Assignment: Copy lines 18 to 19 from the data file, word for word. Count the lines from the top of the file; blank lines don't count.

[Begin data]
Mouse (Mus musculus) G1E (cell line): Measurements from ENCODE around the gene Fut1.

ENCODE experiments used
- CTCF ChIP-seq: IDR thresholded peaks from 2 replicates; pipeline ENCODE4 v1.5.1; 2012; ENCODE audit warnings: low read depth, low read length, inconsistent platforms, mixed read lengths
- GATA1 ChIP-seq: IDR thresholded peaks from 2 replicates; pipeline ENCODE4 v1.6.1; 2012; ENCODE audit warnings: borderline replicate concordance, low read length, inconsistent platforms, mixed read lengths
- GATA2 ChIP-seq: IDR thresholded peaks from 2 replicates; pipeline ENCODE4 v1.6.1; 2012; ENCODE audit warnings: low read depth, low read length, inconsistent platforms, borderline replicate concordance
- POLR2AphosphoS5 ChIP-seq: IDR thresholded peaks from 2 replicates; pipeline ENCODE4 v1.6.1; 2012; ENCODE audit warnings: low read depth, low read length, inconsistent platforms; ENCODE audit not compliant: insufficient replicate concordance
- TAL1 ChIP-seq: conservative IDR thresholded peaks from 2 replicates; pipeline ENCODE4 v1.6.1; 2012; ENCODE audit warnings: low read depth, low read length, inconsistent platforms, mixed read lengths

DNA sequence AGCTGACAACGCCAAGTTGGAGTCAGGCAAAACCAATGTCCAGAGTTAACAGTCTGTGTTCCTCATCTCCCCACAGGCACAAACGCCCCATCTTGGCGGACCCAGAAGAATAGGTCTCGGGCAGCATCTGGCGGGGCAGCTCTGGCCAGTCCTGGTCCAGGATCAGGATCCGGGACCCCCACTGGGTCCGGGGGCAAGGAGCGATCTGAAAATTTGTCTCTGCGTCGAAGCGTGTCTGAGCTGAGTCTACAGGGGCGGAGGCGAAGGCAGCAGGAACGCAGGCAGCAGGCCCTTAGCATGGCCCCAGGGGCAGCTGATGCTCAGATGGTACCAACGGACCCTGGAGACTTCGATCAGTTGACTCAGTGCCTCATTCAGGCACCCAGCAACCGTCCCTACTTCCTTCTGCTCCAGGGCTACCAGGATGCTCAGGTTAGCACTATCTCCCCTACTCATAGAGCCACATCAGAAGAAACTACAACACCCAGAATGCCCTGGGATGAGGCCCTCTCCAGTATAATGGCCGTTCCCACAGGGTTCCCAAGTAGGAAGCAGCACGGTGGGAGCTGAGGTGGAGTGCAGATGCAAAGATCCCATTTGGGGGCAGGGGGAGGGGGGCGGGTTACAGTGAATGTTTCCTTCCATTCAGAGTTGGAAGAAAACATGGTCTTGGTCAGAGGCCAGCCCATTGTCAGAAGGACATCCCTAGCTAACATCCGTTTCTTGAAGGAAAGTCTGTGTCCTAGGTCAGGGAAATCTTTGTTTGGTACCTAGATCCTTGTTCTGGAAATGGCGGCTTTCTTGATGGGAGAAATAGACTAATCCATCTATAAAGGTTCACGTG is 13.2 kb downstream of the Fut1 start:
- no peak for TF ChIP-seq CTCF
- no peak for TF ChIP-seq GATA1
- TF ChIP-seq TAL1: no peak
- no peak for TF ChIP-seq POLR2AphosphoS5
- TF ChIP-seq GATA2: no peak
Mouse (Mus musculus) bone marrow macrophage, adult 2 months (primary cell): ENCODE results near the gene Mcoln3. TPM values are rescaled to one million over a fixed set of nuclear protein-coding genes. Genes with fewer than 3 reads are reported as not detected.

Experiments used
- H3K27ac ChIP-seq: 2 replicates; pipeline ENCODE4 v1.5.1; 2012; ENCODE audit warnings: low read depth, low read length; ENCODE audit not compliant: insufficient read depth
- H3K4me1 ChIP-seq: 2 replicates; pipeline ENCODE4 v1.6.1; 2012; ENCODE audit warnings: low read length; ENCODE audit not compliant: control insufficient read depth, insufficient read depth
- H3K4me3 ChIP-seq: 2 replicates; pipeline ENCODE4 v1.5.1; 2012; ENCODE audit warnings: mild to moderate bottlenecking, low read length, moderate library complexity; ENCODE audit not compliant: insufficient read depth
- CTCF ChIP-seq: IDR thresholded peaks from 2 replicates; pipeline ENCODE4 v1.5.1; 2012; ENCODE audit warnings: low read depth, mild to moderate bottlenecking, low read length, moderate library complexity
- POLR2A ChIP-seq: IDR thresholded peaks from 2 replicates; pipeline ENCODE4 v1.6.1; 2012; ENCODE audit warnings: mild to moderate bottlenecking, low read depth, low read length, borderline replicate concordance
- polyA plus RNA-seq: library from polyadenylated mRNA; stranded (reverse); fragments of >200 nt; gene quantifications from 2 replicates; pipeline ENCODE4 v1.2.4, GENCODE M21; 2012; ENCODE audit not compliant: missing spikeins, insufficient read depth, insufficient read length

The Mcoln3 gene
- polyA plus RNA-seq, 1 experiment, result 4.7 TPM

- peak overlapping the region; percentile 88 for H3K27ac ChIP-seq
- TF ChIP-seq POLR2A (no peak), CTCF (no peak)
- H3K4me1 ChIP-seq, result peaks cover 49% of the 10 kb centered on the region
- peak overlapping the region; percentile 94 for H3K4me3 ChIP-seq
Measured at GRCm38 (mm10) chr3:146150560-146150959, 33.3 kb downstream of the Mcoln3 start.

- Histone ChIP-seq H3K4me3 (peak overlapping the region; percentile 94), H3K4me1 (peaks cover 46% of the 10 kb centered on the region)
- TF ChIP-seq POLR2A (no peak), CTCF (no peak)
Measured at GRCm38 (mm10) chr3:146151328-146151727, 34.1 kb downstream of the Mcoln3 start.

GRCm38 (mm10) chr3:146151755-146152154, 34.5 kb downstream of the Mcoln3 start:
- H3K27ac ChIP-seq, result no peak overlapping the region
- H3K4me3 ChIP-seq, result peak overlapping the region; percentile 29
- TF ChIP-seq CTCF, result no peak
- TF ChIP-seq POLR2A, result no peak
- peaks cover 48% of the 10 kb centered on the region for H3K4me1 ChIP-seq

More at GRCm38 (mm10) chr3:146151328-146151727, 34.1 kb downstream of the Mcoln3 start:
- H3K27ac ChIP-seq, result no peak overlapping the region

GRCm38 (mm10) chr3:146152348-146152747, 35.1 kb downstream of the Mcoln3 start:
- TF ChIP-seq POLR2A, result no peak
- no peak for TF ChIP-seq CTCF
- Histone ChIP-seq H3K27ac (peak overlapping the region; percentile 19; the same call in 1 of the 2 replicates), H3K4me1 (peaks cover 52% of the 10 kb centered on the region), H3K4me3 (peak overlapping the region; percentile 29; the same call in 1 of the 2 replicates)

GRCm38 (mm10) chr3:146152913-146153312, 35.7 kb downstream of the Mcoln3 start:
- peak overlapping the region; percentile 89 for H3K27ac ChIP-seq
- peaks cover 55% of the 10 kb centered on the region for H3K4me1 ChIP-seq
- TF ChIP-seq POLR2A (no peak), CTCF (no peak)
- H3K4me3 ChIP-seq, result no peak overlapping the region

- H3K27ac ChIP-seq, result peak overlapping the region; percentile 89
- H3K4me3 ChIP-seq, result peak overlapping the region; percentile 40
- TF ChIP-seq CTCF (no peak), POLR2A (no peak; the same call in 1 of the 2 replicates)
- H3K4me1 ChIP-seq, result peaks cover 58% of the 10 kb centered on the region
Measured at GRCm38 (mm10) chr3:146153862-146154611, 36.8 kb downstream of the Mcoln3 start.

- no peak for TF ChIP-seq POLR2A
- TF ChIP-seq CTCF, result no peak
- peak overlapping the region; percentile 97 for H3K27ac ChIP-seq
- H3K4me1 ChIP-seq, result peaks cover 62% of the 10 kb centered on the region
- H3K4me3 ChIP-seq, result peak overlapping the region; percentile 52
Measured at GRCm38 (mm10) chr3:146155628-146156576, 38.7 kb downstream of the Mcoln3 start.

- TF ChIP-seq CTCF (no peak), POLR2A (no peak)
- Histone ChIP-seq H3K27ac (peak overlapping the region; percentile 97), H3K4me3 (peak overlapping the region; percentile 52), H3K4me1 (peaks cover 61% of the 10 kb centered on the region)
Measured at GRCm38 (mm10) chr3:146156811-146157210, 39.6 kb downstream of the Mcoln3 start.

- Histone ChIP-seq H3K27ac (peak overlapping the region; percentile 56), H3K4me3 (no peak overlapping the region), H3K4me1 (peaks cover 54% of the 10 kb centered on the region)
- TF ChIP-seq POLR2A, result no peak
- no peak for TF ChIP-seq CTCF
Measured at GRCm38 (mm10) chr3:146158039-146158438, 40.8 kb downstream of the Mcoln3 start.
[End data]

- H3K4me3 ChIP-seq: 2 replicates; pipeline ENCODE4 v1.5.1; 2012; ENCODE audit warnings: mild to moderate bottlenecking, low read length, moderate library complexity; ENCODE audit not compliant: insufficient read depth
- CTCF ChIP-seq: IDR thresholded peaks from 2 replicates; pipeline ENCODE4 v1.5.1; 2012; ENCODE audit warnings: low read depth, mild to moderate bottlenecking, low read length, moderate library complexity